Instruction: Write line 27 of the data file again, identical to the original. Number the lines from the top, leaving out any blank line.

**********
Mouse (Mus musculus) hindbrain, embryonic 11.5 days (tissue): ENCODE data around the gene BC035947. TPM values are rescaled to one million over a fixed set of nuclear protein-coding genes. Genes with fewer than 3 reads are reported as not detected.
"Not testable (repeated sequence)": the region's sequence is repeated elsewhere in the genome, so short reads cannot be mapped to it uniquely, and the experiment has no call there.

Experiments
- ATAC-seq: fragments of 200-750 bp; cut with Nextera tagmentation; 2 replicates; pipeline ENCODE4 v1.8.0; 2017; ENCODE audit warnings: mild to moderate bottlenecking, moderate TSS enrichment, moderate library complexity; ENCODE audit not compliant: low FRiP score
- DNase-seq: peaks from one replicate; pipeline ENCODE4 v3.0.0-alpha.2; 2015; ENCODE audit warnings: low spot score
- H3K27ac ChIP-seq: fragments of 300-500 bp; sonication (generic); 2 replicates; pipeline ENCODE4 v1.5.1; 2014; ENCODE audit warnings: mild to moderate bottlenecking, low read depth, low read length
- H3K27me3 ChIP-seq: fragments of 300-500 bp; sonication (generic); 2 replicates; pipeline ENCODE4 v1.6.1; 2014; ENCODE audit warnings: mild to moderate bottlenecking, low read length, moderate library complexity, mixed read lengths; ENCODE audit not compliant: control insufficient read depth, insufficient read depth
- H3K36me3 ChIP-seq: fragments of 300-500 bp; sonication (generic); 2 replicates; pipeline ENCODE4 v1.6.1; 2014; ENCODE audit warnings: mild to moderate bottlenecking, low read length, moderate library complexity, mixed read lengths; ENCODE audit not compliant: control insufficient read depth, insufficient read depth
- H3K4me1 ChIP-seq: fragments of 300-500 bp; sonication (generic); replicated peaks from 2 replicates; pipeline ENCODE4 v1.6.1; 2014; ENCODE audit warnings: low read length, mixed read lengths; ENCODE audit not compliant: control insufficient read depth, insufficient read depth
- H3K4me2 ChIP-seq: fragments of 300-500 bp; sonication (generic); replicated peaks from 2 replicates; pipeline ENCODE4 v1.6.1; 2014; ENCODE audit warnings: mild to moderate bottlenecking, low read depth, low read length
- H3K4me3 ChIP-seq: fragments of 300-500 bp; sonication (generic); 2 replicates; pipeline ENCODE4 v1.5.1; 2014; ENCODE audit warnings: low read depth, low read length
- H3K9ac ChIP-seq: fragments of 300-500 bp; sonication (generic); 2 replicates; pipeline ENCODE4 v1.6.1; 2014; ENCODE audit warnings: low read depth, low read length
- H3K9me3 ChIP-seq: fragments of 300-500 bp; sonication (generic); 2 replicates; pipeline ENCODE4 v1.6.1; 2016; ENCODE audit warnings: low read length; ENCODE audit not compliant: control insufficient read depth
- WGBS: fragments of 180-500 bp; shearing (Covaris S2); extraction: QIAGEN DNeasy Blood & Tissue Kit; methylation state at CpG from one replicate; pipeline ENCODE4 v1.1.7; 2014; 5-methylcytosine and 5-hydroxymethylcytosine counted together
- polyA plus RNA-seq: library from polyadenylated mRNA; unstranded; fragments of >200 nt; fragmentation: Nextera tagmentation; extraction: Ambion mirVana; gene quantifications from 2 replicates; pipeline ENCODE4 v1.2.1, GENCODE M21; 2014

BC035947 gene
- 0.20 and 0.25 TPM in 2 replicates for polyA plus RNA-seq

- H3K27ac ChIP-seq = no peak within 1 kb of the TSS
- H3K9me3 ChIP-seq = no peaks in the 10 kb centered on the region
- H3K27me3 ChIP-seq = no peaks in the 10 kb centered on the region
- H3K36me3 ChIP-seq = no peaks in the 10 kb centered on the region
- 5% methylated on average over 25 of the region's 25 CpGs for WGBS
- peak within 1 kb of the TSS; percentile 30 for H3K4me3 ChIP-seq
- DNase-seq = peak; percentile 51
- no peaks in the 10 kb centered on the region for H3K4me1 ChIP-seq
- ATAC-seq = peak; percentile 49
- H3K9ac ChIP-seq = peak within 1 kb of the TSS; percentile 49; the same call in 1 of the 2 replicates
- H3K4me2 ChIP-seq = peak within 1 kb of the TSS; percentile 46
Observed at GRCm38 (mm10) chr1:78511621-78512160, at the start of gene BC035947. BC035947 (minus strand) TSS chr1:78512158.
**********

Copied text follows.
- H3K9ac ChIP-seq = peak within 1 kb of the TSS; percentile 49; the same call in 1 of the 2 replicates